Investors blindsided by global conflict risks

Christopher Joye

Coolabah Capital

In the AFR I write that back in October 2021, we warned that the risk of global military conflicts was much higher than many people---including those in markets---assumed, and that the outbreak of war could have deleterious consequences for asset prices.

We further recommended that investors embrace a “democratic” ESG criterion and stop allocating capital to dictatorships and despots, specifically calling out the NSW government for providing debt and equity funding to Russia ($75 million), Saudi Arabia ($45 million), China ($225 million), and the UAE ($15 million).

It’s funny how events change perspectives: I suspect some folks initially thought we were being alarmist. Yet our warnings were based on advanced academic research that applied sophisticated statistical and machine learning methods to 160 years of military, economic, demographic, social and political data to estimate---for the first time---the objective empirical probabilities of conflicts erupting between different nation states.

The truth is we have been highlighting these risks for over a decade. In 2012 this column asserted that “the most profound hazard Australians face is the risk of war”. “We invest vast taxpayer resources – more than $30 billion each year – nominally insuring against it. Yet despite more than 200 conflicts since 1900, causing 35 million deaths, there is a startling dearth of quantitative research on forecasting the frequency and severity of wars. Here I am talking about projecting the “probability distribution" of future conflicts…”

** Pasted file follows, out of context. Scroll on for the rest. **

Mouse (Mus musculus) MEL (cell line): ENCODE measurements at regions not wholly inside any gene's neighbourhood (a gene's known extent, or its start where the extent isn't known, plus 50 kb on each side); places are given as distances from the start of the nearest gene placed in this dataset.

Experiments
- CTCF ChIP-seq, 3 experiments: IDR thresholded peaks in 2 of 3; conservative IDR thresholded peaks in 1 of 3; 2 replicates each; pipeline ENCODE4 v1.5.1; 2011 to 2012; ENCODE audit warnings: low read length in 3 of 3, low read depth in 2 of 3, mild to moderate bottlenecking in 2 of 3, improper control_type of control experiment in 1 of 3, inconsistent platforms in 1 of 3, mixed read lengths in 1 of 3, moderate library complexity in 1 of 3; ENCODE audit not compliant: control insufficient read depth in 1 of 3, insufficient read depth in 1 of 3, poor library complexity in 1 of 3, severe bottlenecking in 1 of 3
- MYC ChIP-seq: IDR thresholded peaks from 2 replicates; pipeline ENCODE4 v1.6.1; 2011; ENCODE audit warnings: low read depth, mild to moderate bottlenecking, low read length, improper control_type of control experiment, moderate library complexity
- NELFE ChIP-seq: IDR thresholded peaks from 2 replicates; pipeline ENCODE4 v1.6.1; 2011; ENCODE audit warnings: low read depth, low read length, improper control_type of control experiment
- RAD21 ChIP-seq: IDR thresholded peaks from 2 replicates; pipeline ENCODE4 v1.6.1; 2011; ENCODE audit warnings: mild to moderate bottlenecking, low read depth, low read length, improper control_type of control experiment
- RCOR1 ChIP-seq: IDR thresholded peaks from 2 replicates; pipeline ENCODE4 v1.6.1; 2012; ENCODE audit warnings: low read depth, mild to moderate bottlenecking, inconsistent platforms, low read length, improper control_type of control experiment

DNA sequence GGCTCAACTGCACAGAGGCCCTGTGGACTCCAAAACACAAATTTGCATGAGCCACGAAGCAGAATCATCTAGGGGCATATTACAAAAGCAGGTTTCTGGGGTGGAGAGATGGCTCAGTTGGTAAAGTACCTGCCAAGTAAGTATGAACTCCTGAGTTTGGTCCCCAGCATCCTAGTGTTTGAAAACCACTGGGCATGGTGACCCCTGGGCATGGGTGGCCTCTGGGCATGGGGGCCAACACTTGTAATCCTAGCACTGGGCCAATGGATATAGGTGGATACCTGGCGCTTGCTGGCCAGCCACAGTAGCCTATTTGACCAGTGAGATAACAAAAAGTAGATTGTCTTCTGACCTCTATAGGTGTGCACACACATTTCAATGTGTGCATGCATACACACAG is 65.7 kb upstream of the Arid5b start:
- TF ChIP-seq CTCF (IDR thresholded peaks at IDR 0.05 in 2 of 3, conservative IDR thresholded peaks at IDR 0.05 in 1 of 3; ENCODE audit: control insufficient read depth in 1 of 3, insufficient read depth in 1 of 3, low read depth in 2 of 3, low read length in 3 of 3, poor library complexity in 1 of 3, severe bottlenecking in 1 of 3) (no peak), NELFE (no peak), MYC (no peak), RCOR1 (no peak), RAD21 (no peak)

After years of work, we were finally able to address this conflict modelling lacuna. While the data-set used in the models ends in 2020 (i.e. they do not have the benefit of information after 2020), they nonetheless put the probability of a full kinetic conflict between Russia and the Ukraine at a substantial 1-in-4 to 1-in-5 (or 22.2 per cent) over the next 10 years. Crucially, this specific probability included a declaration of war between these countries. Worryingly, the conflict probabilities between the US and China, and China and Taiwan, were an even higher 45 per cent and 74 per cent, respectively.

Sadly, the Russian/Ukraine risks have come to fruition in 2022, wreaking havoc on markets. And it has suddenly dawned on investors (like NSW) that lending money to dictatorships, such as Russia, is a terrible idea. Indeed, there has been an international rush to dump all Russian exposures, which had been widely held as part of many investors’ emerging market equities/debt portfolios. Years ago, I discovered that even my own mother had been put into Russian and Chinese equity funds, which I immediately convinced her to exit.

In October 2021, this column explained that “we require all investments to be domiciled in democratic, rather than authoritarian, states where there are minimum safeguards regarding the rule of law, property rights, freedom of individual and religious expression, human rights and so on”. “Without this democratic criterion, it is easy to end up lending money to the likes of Vladimir Putin and the Saudi royal family.”

Nobody seemed to care back then, but do they now. To be clear, our democratic maxim is not just about ethics. It is founded on the idea that transparent democracies give investors a much better chance of having their legal rights enforced and protected. Countries like Russia and China are uninvestable because no serious investor can have confidence in the rule of law, property rights, enforceability of claims, and/or the integrity of the financial, risk and other information disclosures that emanate from companies that are subject to the dictates of totalitarian regimes.

Russia has just banned foreign sales of domestic investments. China imposed similar constraints during their 2015 equity market crash. Ask Jack Ma, the founder of Alibaba, how he feels about becoming the president’s personal play-thing!